‘The Fault in our Stars’ by John Green

It took me a long time to write this post.

It was difficult to find the right way to talk about ‘The fault in our stars’ by John Green, because it’s a book about a young couple, but mostly because it’s a story about cancer.

Now, it’s awfully complicated to write about cancer without falling into a pitiful stereotype.

For long time I thought that John Green had been so good at it, that I should have just let him tell this story, without adding anything that could, someway, make it less beautiful or less heart-breaking.

Then it hit me: this is not a book about cancer, at all.

It’s a story about needs and wishes, gaining and loosing, life and death.

Cancer is not the plot, it’s only the mean Green decided to use to tell us a wonderful story about a girl who thought she had nothing left but mere survival.

A girl who one day met a boy and found out that survival was not everything she was left with.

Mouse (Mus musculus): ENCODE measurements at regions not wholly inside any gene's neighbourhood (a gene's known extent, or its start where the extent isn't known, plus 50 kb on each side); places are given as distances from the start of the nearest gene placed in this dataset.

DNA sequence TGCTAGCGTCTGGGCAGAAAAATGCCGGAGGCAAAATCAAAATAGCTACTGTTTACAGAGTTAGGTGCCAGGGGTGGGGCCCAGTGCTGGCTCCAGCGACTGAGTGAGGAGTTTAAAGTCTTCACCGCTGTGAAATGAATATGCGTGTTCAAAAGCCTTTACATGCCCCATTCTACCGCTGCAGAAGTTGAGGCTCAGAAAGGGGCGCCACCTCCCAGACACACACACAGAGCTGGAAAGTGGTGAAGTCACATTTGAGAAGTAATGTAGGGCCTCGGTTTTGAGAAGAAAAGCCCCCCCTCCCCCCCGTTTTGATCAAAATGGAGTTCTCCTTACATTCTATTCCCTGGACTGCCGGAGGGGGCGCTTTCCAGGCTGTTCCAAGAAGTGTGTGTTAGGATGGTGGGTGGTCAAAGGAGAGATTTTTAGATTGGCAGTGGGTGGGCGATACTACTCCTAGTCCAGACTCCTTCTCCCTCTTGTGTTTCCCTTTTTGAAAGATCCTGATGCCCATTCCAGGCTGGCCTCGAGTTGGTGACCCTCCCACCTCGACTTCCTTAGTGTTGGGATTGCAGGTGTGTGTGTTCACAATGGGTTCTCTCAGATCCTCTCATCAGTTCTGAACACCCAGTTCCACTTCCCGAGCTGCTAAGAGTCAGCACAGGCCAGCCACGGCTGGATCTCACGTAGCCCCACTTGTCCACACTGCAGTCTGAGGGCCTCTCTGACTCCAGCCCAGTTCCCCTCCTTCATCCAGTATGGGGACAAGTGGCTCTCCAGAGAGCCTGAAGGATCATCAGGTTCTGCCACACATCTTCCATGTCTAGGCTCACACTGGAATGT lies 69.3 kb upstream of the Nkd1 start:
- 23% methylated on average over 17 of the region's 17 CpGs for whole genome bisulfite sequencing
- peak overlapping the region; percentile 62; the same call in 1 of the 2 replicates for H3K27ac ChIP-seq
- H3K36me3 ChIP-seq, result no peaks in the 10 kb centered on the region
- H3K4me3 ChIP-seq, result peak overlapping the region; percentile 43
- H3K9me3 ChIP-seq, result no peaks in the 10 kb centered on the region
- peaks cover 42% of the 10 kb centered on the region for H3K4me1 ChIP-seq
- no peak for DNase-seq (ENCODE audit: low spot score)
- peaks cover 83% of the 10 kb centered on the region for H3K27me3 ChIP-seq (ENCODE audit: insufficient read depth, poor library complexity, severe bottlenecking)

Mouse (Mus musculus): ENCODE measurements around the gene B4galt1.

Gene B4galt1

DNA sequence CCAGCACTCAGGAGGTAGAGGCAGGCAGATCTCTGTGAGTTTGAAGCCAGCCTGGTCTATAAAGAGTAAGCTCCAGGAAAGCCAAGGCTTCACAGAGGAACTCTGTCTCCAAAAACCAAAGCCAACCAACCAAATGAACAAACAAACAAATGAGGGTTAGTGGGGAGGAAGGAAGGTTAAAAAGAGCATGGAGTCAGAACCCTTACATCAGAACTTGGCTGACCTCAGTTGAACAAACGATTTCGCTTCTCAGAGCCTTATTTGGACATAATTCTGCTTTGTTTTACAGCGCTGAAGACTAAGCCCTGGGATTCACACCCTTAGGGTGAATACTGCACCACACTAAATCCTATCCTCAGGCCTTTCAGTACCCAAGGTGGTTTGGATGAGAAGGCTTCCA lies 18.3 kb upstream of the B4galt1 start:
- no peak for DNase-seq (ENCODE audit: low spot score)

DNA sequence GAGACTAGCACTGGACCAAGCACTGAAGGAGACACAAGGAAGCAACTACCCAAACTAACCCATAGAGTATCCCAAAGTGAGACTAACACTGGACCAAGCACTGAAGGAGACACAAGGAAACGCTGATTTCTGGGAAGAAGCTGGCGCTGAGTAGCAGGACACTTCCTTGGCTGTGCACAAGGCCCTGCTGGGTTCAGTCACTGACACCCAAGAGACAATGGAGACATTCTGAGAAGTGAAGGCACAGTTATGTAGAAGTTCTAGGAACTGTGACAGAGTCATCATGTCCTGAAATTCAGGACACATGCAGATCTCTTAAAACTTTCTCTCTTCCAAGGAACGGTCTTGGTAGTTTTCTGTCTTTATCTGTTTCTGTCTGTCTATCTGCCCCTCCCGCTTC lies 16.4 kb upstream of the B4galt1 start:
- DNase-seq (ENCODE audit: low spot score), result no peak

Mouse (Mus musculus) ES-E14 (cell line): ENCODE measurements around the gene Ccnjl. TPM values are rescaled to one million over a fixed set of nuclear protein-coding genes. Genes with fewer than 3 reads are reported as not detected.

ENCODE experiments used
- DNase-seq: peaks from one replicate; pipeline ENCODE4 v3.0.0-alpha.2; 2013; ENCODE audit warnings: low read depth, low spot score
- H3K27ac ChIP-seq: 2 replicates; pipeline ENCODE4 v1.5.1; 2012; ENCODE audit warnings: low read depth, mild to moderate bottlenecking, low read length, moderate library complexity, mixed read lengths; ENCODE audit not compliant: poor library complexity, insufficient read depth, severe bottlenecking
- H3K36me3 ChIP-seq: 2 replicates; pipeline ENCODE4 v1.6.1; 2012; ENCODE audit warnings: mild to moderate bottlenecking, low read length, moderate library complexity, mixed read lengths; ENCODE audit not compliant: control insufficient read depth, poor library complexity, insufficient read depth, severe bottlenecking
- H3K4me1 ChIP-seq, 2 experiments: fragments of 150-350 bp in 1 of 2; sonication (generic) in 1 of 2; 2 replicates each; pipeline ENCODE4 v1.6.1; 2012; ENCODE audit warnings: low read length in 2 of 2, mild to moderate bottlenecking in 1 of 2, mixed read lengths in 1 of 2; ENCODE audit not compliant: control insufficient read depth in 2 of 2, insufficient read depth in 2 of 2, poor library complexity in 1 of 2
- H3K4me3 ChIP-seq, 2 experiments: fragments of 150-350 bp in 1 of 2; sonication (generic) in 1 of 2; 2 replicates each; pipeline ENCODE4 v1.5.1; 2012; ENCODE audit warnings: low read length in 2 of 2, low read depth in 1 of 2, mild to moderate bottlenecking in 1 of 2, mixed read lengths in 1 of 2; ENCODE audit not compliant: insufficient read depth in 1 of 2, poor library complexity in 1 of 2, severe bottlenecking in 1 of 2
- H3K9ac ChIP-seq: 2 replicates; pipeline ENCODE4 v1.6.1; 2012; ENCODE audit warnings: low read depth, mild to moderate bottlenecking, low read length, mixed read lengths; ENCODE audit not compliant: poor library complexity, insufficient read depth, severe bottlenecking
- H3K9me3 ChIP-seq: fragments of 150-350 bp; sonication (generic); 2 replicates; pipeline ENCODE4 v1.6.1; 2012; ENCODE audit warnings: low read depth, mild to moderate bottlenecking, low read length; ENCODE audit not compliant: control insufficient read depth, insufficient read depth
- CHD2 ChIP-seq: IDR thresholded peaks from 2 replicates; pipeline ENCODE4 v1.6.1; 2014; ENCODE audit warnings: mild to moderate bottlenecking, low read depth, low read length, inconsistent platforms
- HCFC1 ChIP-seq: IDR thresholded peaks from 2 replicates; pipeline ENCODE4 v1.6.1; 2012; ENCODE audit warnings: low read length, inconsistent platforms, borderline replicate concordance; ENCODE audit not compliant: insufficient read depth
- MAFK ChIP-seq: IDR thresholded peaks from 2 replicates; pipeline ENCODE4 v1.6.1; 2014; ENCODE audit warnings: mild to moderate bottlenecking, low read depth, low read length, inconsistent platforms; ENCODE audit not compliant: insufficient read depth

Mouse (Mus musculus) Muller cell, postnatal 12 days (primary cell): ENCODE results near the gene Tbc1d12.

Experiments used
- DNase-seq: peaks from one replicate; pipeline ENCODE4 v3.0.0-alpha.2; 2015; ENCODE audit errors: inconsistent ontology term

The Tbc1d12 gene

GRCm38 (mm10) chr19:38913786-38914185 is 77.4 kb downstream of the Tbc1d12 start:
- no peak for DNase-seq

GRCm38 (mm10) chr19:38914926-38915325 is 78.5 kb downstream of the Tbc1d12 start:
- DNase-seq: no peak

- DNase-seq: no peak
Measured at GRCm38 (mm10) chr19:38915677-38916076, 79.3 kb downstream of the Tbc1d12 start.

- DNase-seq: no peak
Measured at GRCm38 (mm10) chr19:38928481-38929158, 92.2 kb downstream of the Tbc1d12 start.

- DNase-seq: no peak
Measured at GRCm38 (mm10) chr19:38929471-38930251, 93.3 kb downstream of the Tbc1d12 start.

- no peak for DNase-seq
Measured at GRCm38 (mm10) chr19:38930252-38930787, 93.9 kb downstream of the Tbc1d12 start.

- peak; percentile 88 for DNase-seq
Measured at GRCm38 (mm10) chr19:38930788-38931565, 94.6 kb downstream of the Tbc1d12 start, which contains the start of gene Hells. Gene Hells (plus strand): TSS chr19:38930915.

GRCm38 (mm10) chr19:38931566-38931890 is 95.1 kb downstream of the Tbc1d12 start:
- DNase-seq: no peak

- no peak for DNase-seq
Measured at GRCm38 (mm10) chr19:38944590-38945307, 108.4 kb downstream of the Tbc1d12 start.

In a witty, funny sequence, we get introduced to Augustus through Hazel’s eyes.

She’s always been nothing but terminal, with a lung cancer that floods her lungs every now and then.

He’s a cancer-free boy, who had his leg amputated because of a sarcoma in his bones. He, who keeps a cigarette hanging from his lips, despite the fact he doesn’t smoke. Like looking death in the face and say: ”Fooled you!”.

From that meeting, their life is going to radically change.

So, when you’re going to pick up this book and dive into this story, remember this.

It’s about life. It’s about hope. It’s about love.

Okay? Okay.

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If you want to know more about this book: Goodreads

If you want to buy this book: Amazon

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